In late summer, I would swim and stream-walk a small section of the Raccoon River. While sedimented for decades now, the water was clear in the shallows. For a few years now, the water is pea-green from edge-to-edge. For decades and worse now, this water has strongly contributed to a vast hypoxia zone in the Gulf.

In the 1980s, I wrote about the wisdom of the river, focusing on the Des Moines River as a living, very open metaphor for the essential streaming dynamic of the universe that is within us as well in the streaming of our body metabolism and thought.

Thursday, March 23, 2017

Iowans Suffering From Dirty Water

 [The following commentary is full of data that clearly illustrate the impact of polluted water on all Iowans and places the problem source, the many public financial benefits given to farmers,  and the required regulation and financial reparation required to improve water quality strongly on Iowa agriculture.  Bold italics on article content are mine.  Kinseth]

Craig Cox, Lawsuit's real losers: Iowans suffering from dirty water, Des Moines Register, 3/23/2017:

Friday, March 17, was a bad day for Iowans’ health, quality of life and belief in fairness. That day U.S. District Judge Leonard Strand dismissed the lawsuit the Des Moines Water Works brought to protect city residents’ drinking water from pollution carried by underground pipes from farm fields in upstream counties. Legal technicalities arising from outdated state drainage law and loopholes in the federal Clean Water Act did the suit in.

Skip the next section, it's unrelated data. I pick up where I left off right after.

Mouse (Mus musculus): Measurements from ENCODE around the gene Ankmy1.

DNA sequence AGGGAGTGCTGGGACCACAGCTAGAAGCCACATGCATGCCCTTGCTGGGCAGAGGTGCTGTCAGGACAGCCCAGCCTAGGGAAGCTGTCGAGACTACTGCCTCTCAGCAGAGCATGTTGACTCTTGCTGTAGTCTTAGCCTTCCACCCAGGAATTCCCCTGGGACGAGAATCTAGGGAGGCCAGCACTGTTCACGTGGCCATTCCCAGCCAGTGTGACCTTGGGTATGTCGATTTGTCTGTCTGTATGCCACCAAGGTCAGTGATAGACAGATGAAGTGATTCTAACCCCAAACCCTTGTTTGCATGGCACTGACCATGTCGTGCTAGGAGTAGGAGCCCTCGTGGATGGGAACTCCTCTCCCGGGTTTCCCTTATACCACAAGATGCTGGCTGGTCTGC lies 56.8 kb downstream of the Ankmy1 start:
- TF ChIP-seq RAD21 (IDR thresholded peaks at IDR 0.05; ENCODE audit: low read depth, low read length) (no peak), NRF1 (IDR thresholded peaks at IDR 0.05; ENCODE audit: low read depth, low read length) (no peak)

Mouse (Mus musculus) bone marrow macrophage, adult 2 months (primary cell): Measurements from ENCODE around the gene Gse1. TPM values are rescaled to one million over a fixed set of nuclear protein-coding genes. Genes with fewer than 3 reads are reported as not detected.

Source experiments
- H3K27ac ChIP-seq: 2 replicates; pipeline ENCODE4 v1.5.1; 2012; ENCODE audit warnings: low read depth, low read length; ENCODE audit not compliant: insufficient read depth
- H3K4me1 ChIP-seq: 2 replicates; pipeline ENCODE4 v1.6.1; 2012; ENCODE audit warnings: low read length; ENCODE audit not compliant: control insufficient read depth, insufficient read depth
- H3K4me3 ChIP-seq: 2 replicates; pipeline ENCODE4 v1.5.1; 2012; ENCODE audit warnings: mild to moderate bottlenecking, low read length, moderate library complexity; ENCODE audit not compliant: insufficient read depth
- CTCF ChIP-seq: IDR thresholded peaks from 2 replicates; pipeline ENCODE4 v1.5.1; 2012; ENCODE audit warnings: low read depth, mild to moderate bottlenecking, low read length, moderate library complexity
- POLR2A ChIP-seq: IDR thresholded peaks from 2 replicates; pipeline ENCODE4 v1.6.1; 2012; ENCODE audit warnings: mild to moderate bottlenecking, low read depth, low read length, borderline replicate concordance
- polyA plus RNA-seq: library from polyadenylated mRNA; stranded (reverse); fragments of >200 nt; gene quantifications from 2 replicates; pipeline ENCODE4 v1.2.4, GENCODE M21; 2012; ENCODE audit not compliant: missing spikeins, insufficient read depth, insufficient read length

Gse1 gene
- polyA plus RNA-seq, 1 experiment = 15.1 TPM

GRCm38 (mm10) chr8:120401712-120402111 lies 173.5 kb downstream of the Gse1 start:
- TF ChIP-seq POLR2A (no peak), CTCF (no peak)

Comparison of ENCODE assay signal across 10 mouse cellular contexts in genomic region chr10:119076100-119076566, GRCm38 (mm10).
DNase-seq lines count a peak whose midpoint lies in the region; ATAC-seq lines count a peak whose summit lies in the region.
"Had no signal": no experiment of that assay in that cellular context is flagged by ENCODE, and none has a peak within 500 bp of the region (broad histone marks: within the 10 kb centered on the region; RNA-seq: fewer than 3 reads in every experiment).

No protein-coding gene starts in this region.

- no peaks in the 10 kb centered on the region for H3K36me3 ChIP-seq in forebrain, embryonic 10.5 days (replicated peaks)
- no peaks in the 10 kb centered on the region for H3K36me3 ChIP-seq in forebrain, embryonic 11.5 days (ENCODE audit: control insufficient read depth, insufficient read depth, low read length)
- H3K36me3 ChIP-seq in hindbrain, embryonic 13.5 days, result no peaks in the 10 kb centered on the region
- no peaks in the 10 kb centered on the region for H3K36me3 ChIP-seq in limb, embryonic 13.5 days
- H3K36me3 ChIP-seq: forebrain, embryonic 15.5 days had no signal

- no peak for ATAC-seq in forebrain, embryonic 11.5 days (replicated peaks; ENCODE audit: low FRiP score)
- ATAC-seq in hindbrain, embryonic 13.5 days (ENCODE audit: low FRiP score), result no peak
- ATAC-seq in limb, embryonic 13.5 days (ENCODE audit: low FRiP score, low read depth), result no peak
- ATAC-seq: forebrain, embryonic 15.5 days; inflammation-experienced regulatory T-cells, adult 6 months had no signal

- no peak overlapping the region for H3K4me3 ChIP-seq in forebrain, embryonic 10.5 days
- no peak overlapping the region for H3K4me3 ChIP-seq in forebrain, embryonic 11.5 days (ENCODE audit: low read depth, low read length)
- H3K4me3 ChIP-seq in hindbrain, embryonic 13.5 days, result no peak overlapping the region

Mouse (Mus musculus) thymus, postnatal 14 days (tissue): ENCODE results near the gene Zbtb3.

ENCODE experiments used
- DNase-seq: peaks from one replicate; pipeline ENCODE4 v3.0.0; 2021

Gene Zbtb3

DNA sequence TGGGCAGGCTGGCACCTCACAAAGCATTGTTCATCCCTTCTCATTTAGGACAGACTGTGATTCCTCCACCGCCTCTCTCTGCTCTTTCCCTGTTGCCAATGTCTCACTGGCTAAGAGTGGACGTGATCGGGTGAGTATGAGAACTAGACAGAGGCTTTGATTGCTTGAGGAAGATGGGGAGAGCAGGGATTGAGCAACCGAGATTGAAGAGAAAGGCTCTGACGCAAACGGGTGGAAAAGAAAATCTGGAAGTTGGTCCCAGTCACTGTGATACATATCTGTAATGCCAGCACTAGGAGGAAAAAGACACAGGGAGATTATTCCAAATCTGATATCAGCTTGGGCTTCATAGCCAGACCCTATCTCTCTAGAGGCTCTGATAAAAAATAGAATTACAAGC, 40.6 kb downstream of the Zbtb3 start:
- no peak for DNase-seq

Agricultural interests and their political patrons are celebrating the Water Works' loss. But the real losers are all Iowans suffering from dirty water.

The state Department of Natural Resources lists 253 community water systems as highly susceptible to the same nitrate pollution that threatens the Water Works’ 500,000 customers. Sixty-two systems draw water from the same watersheds that supply Des Moines. Thirty-nine systems are targeted for immediate action because their drinking water is already contaminated with nitrate at levels half or more of the legal limit.

Private wells are even more likely to be polluted. Between 2006 and 2008, the University of Iowa tested 473 private drinking water wells and found nitrates in almost half, with about one in eight higher than the legal limit. New science suggests that long-term ingestion of drinking water with nitrate levels that high is linked to increased risk of bladder and thyroid cancer and birth defects.

The Water Works has been accused of waging war on rural Iowa. But the water of many rural Iowans is likely just as polluted with nitrates, or more so, than in Des Moines, and they don’t see the lawsuit as an attack. A Register poll found that more people living in small towns and rural areas support the lawsuit than oppose it. The same is true for Democrats, independents and Republicans.